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The sweets of Sardinia | National Geographic Traveller (UK)

The sweets of Sardinia | National Geographic Traveller (UK)

“Assaggia, assaggia!” Plump, sugar-coated white gueffus twinkle like pearls on the tray in Elena Piccioni’s small, wrinkled arms. “Dai, assaggia! Try one!” With a smile like that, I can hardly say no.

I pop one into my mouth, and the squidgy sphere begins to disintegrate, leaving me with all of the aromatic, grainy sweetness of marzipan, solely headier.

“Ti è piaciuto?” she asks, grinning. “Do you like it?”

It’s an emphatic nod, however I’ve to tempo myself — there’s extra to return.

I’ve come to the Piccioni sisters’ store, Sorelle Piccioni, in Quartu Sant’Elena, a city simply outdoors Cagliari. It’s a kitschy step again to the ’70s, with its wallpaper and lace, and I think the place has hardly modified because it was opened virtually half a century in the past.

“We used to make dolci for our fellow churchgoers,” says Elena. “But just for fun. Then our priest told us that he liked them so much and demanded we open a school to teach our skills to the locals.”

The native urge for food exhibits no signal of waning, if the regular stream of regulars popping their heads around the door is something to go by. And whereas the women may nonetheless be protecting the city’s dentists in enterprise, they’ve come a great distance from making muffins for the parish clergymen: hanging on the wall are numerous snaps of Elena and her sister, Mariolina, with every of the final three popes. I touch upon the sun-bleached pictures. Elena’s coy however there’s a twinkle in her eye. One thing tells me nothing’s fairly come near John Paul II tasting her amaretti biscuits.

“Try this.” She arms me a papassina — a darkish little cake topped with white icing and sprinkles. “Raisins, spices, toasted almonds, two types of honey, citrus — the more citrus, the better — and sapa.” I ask concerning the latter and Elena produces a jar of viscous, red-brown liquid from the kitchen. “Sapa’s a grape syrup,” she explains, as I odor its treacly, fruity aroma. “But we have to make it with the grapes’ first press. And, oh, it takes time…” She shakes her head, arms raised. “Ten hours! We’ll boil down 10 litres of wine for just 250ml of sapa.”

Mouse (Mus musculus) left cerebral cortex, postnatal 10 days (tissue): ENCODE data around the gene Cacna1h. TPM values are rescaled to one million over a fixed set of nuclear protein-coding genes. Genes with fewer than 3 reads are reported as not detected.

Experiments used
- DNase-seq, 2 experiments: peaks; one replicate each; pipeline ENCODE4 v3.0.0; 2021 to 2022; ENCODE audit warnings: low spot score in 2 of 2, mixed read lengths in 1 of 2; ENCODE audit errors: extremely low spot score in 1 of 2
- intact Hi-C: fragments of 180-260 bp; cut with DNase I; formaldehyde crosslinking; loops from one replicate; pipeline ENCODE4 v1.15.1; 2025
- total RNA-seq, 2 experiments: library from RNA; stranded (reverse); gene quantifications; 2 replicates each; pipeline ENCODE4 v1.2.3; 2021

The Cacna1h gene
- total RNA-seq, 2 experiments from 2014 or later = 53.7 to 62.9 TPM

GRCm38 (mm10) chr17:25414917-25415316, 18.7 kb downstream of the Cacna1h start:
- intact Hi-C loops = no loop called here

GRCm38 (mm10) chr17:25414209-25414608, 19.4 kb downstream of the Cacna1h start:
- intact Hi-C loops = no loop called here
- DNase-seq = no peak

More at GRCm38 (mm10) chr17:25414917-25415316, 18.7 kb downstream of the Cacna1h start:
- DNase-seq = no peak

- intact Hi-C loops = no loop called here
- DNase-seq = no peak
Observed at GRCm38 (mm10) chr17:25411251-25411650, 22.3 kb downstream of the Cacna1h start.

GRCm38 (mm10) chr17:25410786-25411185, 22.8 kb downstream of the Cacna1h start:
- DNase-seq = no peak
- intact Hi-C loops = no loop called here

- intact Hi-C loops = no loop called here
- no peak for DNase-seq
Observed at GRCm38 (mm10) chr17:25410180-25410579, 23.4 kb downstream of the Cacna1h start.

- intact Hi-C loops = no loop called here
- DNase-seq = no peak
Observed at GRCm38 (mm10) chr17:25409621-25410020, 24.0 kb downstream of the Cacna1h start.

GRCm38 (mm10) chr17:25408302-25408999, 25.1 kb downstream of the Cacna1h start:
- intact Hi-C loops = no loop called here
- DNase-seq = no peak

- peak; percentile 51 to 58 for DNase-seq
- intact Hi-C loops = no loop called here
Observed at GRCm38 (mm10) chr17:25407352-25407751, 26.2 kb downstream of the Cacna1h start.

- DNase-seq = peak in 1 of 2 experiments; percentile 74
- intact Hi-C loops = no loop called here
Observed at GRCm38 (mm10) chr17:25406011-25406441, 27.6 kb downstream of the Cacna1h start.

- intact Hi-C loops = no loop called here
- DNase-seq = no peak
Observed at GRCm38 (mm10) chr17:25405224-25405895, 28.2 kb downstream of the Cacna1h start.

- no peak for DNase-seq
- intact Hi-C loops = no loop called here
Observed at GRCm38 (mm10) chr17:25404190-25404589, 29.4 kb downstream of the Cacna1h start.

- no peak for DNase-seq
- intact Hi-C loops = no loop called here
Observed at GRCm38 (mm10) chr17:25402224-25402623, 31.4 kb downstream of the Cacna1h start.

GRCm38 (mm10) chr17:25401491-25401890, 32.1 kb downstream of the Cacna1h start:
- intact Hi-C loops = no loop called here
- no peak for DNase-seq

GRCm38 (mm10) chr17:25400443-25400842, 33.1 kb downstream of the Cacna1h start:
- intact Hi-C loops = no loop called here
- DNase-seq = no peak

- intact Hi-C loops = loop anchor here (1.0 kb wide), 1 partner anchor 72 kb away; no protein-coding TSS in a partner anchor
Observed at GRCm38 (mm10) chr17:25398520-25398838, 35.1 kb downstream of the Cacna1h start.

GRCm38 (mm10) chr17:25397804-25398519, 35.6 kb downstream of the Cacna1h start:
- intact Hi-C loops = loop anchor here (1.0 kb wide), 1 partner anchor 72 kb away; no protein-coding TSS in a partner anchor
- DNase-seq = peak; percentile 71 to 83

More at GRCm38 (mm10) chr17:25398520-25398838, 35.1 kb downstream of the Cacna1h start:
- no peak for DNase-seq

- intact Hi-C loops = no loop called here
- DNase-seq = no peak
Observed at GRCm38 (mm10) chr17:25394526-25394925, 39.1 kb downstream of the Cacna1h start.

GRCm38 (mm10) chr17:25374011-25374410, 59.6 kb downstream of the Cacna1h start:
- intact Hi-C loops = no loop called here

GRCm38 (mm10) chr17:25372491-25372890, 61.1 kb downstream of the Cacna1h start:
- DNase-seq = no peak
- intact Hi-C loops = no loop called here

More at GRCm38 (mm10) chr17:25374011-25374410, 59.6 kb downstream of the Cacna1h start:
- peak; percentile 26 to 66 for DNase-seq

It appears some issues can’t be rushed. Within the kitchen, Mariolina takes 5 with a glass of water. She’s been rolling and wrapping tons of of gueffus by hand all afternoon. In 36C warmth like this, it’s thirsty work.

“We’re preparing for a wedding in France at the moment,” Elena tells me as I attempt an S-shaped meringue that crumbles into sugary shards as I chew into it. Even for my candy tooth, it’s slightly cloying. “We’re making 10 kilos of dolci for the happy couple,” she exclaims.

Behind the counter are mounds of lovely, ivory-white creations made out of almond paste: scarpine (pixie-sized footwear; they bring about good luck, Elena tells me), hearts and shells. And, though the sisters make every part by hand, they don’t appear in any respect fazed by the duty they’re confronted with. “We made 60kg of dolci for Milan Expo in 2015,” she says relatively coolly. A marriage, then, ought to be a bit of cake.

Scarpine at Sorelle Piccioni. Picture: Karolina Wiercigroch

Fats of the land
Given my smooth spot for all issues candy, I’ve undoubtedly travelled to the best place. Dolci sardi have been a mainstay of Sardinia’s delicacies for hundreds of years; recipes that faucet into an historic larder of nuts, honey, fruit and flowers stay unchanged, having been handed by means of the expert palms of housewives for numerous generations. Individuals I speak to coo over their favorite sweets, many of that are hooked up to reminiscences of sure celebrations — carnival, Easter, weddings and baptisms. And, judging by the quantity of bakeries and pastry outlets I cross, it’s an age-old custom in no hazard of dying out.

Having left Quartu Sant’Elena, I comply with the previous street to San Vito because it twists up the mountains like a snake — on one aspect, a steep valley, its pebbly flooring tracing a parched river; on the opposite, prickly pear cacti and forests of twisted oak and cork. I pull over to stretch my legs. The street is abandoned. A falcon circles excessive above. Cicadas chirp so loudly within the scorching scrub they sound like whirring bicycle wheels. It appears incongruous that I’m exploring this rugged nook of the island in pursuit of dainty sweets; one thing extra rustic — cheese, meat or foraged berries — can be extra becoming.

In San Vito, Monica Farris exhibits me across the Fratelli Marteddu manufacturing unit as a 10-strong workforce places the ultimate touches to as we speak’s bakes: tiny silver balls, sprinkles and white icing. The Marteddu brothers — Dino, Sandro and Piero — opened their first bakery within the city within the ’80s and now personal a (moderately apt) baker’s dozen of outlets throughout the area.

“Ah, one of our bestsellers,” says Monica with a smile, choosing up an amaretti biscuit: a fats, golden dome studded with a single almond. I take a chew; its completely baked, macaron-like crust provides option to spongy, amandine filling.

“We make these with almonds and a little lemon zest, because they grow around here,” she says. “But if you go higher into the mountains, they’ll make something similar with hazelnuts or chestnuts. It’s all about using what’s available.”